In the Beehive

What's the buzz with Marcus and Shelley Treadwell Garddfach Honey

We are fast approaching spring as I write, though it’s still a little cold to be doing a full inspection on the hives. Opening the hives to do a complete check of frames at this time is likely to chill any new brood and upset the workers. Therefore, a quick lift of the crown board to peer in to see how the food stores are holding up and to do a quick head count is all we dare do. We have also done a visual inspection in the apiary and some tidying up in preparation for the year ahead. The landing boards on the hives are seeing pollens from early flowering spring plants being taken in by the foragers. Snowdrops are appearing, along with the crocus, catkins and some early gorse. I don’t mention the daffodil as, although they are starting to shoot and look pretty, the bees seldom forage on them. It is thought that as daffodils have been genetically manipulated over time by breeders, they have lost a lot of the qualities which made them attractive to our pollinators. These include a reduction in scent, sweet nectar and nutritious pollen, and for that reason our bees may not frequent them as often.

A worker with full pollen baskets, needing a well earned rest

TOP: Close-up of a Varroa Mite ABOVE: Varroa mites on bee

LEFT: Homemade seed bombs RIGHT: Foraging on gorse

We have recently treated all our colonies to ensure that our bees remain in good health. Treatments are administered to control the level of mites within the hive.  Varroa is a parasitic mite which attacks the honey bee and its larvae.  They originated in Asia, arriving in the UK in 1992, and are the leading cause of honey bee mortality worldwide.  Varroa can infest beehives and lead to the death of a honey bee colony if left untreated. Varroa can travel to other honey bee colonies by hitching a ride on its host in swarms. They attach themselves to adult bees who then carry the mites into the brood cells before the cells are capped over.  Mites then feed on the larvae’s body fat. They weaken their hosts, making them susceptible to other diseases and viruses.  They can also infect other pollinators such as bumble bees and wasps.  To keep our bees healthy, a number of different options are available to us as beekeepers.  Thymol is a naturally occurring oil, distilled from the herb thyme and others and is a common treatment. It also helps prevent fermentation and mold production with the hive.  Amitraz is used in some applications and has the benefit of not being temperature dependent meaning it can be used later in the year with great success.  Many beekeepers also use oxalic acid vapour treatments which are very quick to perform. We gave our bees their main 6 week treatment at the end of autumn after the honey supers had been removed. Late winter, early spring is an appropriate time for us to do our second treatment before the queens begin brood laying in earnest. The two treatments we have given should be enough to protect our bees until the end of this summer and until this year’s honey crop can be harvested.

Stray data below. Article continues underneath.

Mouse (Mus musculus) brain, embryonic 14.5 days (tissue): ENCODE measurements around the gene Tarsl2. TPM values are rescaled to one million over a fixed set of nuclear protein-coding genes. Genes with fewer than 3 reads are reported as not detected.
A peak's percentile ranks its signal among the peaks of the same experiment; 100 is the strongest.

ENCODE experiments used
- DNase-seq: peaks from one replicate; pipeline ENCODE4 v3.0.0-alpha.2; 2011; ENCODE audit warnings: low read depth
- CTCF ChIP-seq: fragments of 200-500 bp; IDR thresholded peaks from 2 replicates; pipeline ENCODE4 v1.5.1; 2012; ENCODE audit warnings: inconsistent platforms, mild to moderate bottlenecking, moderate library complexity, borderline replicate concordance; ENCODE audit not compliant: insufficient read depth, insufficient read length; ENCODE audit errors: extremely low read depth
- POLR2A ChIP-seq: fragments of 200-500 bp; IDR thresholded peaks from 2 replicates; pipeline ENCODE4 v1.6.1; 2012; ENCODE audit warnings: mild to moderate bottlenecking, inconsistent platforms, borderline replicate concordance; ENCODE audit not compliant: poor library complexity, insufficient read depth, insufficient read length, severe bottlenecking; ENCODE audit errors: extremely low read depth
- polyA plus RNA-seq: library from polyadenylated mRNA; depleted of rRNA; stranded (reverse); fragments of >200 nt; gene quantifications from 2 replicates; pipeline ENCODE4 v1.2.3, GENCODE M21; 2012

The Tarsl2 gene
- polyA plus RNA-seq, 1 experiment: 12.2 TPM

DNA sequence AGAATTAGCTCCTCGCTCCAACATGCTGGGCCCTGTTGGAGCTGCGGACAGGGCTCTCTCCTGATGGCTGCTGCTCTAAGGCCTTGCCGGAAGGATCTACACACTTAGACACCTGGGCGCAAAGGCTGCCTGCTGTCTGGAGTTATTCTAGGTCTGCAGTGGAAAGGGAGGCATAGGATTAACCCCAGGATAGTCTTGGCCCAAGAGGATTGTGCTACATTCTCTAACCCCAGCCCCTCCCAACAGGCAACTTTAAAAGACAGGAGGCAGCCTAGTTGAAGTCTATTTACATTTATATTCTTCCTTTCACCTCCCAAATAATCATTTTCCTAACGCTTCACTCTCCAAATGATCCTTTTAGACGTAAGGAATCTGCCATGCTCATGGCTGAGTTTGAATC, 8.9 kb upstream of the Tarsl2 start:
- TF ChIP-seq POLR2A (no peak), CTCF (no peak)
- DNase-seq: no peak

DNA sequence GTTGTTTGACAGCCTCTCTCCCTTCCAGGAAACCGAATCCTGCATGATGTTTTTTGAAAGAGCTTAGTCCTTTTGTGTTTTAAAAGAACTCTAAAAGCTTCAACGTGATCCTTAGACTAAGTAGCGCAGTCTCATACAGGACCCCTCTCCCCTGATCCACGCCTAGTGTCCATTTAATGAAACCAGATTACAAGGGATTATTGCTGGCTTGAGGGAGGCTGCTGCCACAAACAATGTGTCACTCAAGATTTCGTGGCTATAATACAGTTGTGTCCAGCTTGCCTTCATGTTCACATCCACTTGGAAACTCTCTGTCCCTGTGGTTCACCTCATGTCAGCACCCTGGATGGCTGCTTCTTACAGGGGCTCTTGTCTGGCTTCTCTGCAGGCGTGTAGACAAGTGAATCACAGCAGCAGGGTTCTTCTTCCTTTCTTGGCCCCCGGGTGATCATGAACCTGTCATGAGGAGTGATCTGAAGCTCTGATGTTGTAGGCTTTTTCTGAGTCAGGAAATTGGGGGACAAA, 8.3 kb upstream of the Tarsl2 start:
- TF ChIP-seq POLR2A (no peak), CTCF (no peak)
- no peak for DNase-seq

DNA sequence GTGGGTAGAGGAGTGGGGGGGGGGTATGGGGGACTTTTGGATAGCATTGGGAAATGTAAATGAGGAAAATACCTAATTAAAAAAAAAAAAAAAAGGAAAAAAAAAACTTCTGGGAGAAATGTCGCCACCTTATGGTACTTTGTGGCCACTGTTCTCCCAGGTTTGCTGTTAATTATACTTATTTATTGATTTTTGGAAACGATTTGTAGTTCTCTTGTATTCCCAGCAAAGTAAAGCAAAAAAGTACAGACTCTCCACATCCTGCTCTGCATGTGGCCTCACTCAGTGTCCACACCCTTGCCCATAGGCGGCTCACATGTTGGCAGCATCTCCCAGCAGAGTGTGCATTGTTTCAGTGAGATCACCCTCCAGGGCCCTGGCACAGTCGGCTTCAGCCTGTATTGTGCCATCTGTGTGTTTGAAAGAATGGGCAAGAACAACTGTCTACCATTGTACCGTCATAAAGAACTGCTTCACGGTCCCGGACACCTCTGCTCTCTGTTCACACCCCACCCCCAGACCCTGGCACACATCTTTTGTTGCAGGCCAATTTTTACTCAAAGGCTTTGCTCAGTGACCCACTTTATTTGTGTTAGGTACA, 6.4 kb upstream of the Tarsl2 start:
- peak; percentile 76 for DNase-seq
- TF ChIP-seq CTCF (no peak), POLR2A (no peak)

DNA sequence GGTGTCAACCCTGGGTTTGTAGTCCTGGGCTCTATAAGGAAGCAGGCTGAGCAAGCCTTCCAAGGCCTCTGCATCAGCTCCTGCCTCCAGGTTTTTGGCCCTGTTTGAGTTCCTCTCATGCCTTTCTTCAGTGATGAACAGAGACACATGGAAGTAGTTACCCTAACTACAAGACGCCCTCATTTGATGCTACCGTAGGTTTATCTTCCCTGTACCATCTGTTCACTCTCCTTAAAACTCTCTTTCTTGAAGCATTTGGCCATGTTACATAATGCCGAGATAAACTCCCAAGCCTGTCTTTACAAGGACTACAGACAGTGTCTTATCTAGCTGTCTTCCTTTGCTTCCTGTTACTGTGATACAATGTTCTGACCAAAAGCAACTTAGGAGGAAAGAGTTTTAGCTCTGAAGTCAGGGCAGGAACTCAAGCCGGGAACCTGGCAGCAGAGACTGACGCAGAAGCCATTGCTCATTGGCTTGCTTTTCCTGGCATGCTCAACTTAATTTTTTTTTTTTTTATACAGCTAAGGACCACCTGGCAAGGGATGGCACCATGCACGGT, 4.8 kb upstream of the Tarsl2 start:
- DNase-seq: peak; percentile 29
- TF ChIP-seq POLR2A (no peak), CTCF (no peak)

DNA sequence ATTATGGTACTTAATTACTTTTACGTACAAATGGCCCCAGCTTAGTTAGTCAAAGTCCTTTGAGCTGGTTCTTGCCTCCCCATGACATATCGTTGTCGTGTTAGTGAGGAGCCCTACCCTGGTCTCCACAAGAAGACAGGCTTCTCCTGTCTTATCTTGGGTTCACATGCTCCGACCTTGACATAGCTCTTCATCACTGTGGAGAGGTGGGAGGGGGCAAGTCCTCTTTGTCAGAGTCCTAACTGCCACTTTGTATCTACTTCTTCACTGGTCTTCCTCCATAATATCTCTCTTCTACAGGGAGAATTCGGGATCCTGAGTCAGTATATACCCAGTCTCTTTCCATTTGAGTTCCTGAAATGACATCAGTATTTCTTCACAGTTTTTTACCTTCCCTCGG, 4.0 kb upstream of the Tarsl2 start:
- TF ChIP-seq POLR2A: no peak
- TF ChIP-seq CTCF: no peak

As we approach spring, we need to be thinking about food and forage for our pollinators for the coming year. Wildflower seed bombs are currently a popular choice and they are easy to make with your own choice of annuals, perennials and grasses. Think about plants which will flower at different times of the year.  We like larkspur, cosmos, chrysanthemum, chamomile, birdsfoot trefoil, sorrel, night scented stock, borage and poppy to name a few. You can mix a cup of seeds with 5 cups of compost and 2-3 cups of clay soil or powder.  Mix it all with water until you can form small balls.  Personally I prefer golf ball size, a little larger than those commercially available. Leave them to dry and then plant as you wish.  Get the landowners permission if you are going to put them on land which is not your own.  If you are concerned about birds eating your seeds just mix in a little paprika and the birds won’t touch them.  Paprika does not harm them but they will avoid it.

Foraging on flowers

When the weather starts to warm a little, we’ll be back up to the hives for our first main inspection of the year. We’ll let you know how it goes!


Fascinating facts.  We have around 270 different species of bee in the UK.  Almost 250 of these are solitary bees.  There are only 9 honey bee species worldwide!  One in every three mouthfuls we eat is food pollinated by bees.


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